Tag Archives: Redux

On MobX Redux dilemma

In my experiences using MobX as a state management library produces less code and lets you get things done quicker (two-folded knife!) but with Redux you get a lot of stuff for free – most notable is scalable approach to architecture and maintenance of web applications.

I personally prefer Redux also because it’s functional like React which puts a lot of emphasize on functional stateless components and it makes me feel like a JavaScript developer. While that means it’s more verbose, it contains minimal abstraction and thus is easier to debug.

The best way of rendering a collection of items in React/Redux

In short

The best way to render a collection in React, backed by Redux or other similar library: store a collection as an object where key is item id and value is item itself. That way when rendering collection, pass only item’s id to the item component. Than in item’s connected component query a collection by item’s id you passed early. So something like this.

//Item.js
import React from 'react'
import {connect} from 'react-redux'

const Item = ({item}) => {
    // use item to render markup
}

const mapStateToProps = state, {id} => ({
    item: state.collection.data[id]
})

export default connect(mapStateToProps)(Item)
// Collection.js
import React from 'react'
import {connect} from 'react-redux'
import Item from './Item'

const Collection = ({ids}) => (
    <div>{ids.map(id => <Item key={id} id={id} />)}</div>
)

const mapStateToProps = state => ({
    ids: state.collection.ids // actual collection is obtained with state.collection.data 
})

export default connect(mapStateToProps)(Collection)

Storing collection as an object also improves performance of querying and deleting an item from it.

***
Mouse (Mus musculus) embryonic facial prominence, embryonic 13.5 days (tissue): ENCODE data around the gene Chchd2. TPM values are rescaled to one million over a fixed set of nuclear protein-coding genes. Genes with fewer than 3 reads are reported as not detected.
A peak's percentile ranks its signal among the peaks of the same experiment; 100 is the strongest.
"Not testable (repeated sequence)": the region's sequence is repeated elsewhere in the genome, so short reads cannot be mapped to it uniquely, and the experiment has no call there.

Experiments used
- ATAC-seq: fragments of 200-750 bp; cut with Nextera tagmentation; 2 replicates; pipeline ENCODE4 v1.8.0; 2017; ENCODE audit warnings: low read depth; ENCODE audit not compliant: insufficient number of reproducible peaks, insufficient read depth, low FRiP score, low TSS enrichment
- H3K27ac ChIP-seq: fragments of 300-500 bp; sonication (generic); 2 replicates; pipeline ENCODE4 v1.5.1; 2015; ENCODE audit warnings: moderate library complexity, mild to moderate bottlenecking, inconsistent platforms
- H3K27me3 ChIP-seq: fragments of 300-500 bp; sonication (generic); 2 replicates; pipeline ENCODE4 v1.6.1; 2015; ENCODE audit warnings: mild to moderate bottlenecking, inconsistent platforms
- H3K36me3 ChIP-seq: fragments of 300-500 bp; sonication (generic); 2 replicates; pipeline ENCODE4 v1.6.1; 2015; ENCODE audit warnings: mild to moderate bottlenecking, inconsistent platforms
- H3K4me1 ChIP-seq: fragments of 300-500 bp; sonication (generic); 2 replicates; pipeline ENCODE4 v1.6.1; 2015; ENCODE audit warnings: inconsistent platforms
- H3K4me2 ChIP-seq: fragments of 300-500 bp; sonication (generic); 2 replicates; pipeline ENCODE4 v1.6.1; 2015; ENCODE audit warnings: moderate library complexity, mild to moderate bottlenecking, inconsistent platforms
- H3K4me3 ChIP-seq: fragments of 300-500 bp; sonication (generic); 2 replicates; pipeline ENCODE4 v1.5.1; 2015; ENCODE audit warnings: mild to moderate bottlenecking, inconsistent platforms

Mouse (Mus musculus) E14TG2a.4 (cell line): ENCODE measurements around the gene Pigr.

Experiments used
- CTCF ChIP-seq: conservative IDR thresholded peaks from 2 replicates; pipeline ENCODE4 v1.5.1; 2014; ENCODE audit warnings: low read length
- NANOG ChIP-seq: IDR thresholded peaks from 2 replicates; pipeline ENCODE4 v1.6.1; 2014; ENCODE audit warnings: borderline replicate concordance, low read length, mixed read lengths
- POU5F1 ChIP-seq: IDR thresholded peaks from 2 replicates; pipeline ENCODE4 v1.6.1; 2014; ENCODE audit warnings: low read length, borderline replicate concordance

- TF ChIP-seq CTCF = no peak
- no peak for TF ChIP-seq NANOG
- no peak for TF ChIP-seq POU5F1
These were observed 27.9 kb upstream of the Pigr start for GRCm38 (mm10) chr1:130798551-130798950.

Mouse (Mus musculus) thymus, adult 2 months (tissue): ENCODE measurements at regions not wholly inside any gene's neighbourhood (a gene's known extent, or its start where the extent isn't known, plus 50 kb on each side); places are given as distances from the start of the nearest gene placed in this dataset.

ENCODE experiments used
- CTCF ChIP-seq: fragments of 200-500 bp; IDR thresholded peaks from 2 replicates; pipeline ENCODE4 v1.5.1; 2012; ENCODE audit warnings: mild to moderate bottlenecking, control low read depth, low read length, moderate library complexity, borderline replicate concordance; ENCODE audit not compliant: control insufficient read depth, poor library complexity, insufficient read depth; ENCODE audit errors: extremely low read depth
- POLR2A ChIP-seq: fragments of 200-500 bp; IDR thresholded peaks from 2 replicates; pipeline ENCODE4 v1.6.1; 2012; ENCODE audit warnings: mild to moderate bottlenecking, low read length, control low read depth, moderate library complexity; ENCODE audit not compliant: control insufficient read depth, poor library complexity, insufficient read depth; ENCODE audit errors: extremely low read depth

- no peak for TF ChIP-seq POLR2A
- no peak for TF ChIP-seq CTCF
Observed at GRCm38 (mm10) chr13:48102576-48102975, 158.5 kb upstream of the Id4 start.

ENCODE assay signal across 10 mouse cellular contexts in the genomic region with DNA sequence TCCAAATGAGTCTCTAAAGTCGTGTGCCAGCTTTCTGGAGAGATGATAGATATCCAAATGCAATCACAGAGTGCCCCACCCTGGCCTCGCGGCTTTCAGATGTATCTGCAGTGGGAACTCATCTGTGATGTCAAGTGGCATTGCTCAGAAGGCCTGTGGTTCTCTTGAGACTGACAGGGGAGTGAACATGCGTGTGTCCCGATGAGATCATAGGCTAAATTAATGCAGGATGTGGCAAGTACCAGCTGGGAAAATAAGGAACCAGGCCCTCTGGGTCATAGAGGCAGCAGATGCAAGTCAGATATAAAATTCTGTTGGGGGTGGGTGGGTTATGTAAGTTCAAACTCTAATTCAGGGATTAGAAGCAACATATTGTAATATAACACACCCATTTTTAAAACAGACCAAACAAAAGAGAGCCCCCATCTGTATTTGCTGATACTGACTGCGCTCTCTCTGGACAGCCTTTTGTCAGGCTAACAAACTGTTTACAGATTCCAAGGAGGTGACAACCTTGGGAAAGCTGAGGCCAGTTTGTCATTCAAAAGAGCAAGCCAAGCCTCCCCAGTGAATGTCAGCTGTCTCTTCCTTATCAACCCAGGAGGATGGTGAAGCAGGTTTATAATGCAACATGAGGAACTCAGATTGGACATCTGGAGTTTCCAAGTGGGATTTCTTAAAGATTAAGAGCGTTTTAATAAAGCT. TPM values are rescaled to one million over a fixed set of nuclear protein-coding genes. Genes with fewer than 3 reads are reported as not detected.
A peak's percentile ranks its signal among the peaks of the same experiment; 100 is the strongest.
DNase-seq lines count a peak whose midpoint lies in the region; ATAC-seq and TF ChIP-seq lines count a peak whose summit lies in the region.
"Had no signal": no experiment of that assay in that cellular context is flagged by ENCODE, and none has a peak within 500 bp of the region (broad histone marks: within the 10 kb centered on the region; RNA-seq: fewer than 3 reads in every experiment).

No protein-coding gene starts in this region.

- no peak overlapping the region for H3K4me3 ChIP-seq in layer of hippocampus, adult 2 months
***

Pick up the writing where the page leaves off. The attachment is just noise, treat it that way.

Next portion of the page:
Longer explanation

When I began developing in React a few years ago I was rendering a collection of items this way:

items.map(item => <Item {...item} key={item.id} />)

Then Flux/Redux came in my way and I realized storing items in state as a list of items is inefficient as noted. That’s because querying a list is O(n) operation but querying an object only O(1).

Given that performance boost I was still rendering a collection as before only now I had to turn an object into a ordered list because .map() only works on lists. Imagine doing that after every render! Using reselect can improve this by only converting it to list when collection changes. But we can still do better than that.

Satisfying solution came after reading a blog posts about making React and Redux more performant together. The point I think was “don’t be afraid of using connect often and breaking reducer into smaller reducers”.

You can build object of (id, item) pairs yourself or use library like normalizr which normalizes input data according to provided schema and returns entities and result (ids).

The reason why I prefer this method over previous is also because I love to use functional programming in react/redux. I think those two are brilliant couple. But to make functional programming easier, I use utility libraries. The two most known are lodash/fp and ramda. Lodash/fp might be superior to ramda when it comes to amount of functions included but I love ramda more because of the documentation. It’s easier to find what you are looking for (in lodash/fp I need to look at two places).

I was indecisive though which one to pick and stick with before discovering this new way of rendering collection because ramda doesn’t support iteration over an object.

How to reduce amount of dispatched actions in Redux

When I was beginner in using Redux to manage state in JavaScript while using React, I often dispatched unnecessary amount of actions when I could be done with just one or two. Or when I was loading initial data when user visits website, I often dispatched an action that set only specific resource. Something like this:

const fetchAppData = () => dispatch => apiClient.fetchAppData()
    .then(res => res.json())
    .then(res => {
        if (res.error) {
            dispatch(actions.showNotification(res, false))
            return
        }
        dispatch(actions.setUser(res.users)) // action type is SET_USER
        dispatch(actions.setPosts(res.posts)) // action type is SET_POSTS
    })